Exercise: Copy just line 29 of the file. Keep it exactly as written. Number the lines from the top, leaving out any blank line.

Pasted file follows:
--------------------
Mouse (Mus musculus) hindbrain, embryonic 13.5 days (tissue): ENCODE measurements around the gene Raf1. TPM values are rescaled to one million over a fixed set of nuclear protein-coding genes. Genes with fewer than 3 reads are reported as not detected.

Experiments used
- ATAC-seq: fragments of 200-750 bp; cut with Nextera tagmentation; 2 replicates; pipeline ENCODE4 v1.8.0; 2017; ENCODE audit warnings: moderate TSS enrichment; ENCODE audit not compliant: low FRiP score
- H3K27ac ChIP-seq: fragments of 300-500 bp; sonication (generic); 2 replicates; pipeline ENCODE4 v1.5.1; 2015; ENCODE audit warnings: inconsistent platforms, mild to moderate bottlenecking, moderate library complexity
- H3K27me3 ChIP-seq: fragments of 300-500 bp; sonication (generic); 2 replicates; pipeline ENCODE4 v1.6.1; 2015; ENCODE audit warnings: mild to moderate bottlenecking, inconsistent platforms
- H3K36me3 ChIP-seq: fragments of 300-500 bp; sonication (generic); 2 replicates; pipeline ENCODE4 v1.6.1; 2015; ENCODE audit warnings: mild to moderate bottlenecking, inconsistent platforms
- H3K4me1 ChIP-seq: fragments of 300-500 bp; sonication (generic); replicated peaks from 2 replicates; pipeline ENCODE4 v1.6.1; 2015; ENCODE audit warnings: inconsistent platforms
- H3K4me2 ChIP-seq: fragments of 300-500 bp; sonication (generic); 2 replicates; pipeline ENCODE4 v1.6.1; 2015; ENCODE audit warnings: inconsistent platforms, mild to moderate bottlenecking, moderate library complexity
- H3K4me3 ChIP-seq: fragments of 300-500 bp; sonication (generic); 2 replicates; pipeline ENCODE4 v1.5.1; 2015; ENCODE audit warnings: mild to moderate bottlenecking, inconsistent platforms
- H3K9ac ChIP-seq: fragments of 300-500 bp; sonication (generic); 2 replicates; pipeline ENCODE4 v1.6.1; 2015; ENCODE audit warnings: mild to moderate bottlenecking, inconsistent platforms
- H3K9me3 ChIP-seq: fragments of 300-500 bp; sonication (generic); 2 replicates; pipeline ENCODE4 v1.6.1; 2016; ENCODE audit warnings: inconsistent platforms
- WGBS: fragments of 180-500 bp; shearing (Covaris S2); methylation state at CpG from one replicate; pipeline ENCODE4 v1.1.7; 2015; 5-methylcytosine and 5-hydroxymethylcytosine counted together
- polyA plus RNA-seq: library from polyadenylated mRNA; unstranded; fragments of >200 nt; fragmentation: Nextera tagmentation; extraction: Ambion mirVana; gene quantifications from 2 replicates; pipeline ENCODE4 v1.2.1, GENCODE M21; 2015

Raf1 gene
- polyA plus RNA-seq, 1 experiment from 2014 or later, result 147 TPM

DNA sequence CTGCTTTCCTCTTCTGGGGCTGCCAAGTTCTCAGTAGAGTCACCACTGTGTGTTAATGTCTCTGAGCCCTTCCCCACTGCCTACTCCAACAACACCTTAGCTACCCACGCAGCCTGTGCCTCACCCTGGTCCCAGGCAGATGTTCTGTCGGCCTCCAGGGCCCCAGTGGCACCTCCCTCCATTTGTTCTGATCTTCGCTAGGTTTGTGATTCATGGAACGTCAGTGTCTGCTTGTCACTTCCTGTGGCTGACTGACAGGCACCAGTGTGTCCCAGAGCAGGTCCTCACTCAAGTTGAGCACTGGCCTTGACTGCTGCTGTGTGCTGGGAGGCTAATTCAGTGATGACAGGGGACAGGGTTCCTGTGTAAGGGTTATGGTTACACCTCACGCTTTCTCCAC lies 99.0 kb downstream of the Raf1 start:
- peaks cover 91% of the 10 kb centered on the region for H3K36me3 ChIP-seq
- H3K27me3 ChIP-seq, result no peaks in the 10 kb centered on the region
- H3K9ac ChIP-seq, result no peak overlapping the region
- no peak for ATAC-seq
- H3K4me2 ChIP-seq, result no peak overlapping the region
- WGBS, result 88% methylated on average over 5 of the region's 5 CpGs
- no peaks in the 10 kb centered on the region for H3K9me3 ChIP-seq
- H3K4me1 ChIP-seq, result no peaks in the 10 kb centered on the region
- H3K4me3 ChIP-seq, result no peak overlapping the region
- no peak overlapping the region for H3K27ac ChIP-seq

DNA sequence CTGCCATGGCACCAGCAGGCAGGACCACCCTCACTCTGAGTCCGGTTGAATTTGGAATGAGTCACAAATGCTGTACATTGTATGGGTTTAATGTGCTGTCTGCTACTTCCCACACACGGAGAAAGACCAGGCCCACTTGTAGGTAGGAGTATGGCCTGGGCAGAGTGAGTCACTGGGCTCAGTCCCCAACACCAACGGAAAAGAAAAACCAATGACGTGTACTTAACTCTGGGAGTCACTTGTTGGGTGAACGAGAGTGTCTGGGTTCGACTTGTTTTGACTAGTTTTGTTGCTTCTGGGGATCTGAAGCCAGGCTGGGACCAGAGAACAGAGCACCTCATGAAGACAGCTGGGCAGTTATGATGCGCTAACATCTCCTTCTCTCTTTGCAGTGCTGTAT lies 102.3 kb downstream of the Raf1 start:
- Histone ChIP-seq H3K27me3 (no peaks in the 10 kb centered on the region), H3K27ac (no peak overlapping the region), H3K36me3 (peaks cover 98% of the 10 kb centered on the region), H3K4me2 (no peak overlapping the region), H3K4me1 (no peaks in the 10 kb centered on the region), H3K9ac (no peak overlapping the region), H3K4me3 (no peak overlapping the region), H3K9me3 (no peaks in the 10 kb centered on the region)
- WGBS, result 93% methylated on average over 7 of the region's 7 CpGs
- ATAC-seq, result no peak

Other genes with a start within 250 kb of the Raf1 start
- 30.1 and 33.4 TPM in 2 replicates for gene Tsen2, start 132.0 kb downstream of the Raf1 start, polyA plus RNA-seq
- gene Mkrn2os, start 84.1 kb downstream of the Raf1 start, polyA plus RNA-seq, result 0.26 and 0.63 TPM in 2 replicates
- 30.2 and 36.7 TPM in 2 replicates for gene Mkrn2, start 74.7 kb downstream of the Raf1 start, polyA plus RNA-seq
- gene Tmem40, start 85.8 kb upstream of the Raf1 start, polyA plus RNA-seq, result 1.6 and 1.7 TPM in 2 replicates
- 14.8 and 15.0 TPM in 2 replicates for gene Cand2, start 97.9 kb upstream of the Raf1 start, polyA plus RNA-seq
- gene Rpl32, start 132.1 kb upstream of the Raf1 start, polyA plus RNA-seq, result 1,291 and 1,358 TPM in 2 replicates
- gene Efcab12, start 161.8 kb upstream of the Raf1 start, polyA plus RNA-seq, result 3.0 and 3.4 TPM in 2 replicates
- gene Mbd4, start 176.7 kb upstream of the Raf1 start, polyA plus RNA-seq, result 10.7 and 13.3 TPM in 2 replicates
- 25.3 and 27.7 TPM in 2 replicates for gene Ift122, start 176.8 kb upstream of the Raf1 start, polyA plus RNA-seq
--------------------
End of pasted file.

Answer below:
- WGBS, result 93% methylated on average over 7 of the region's 7 CpGs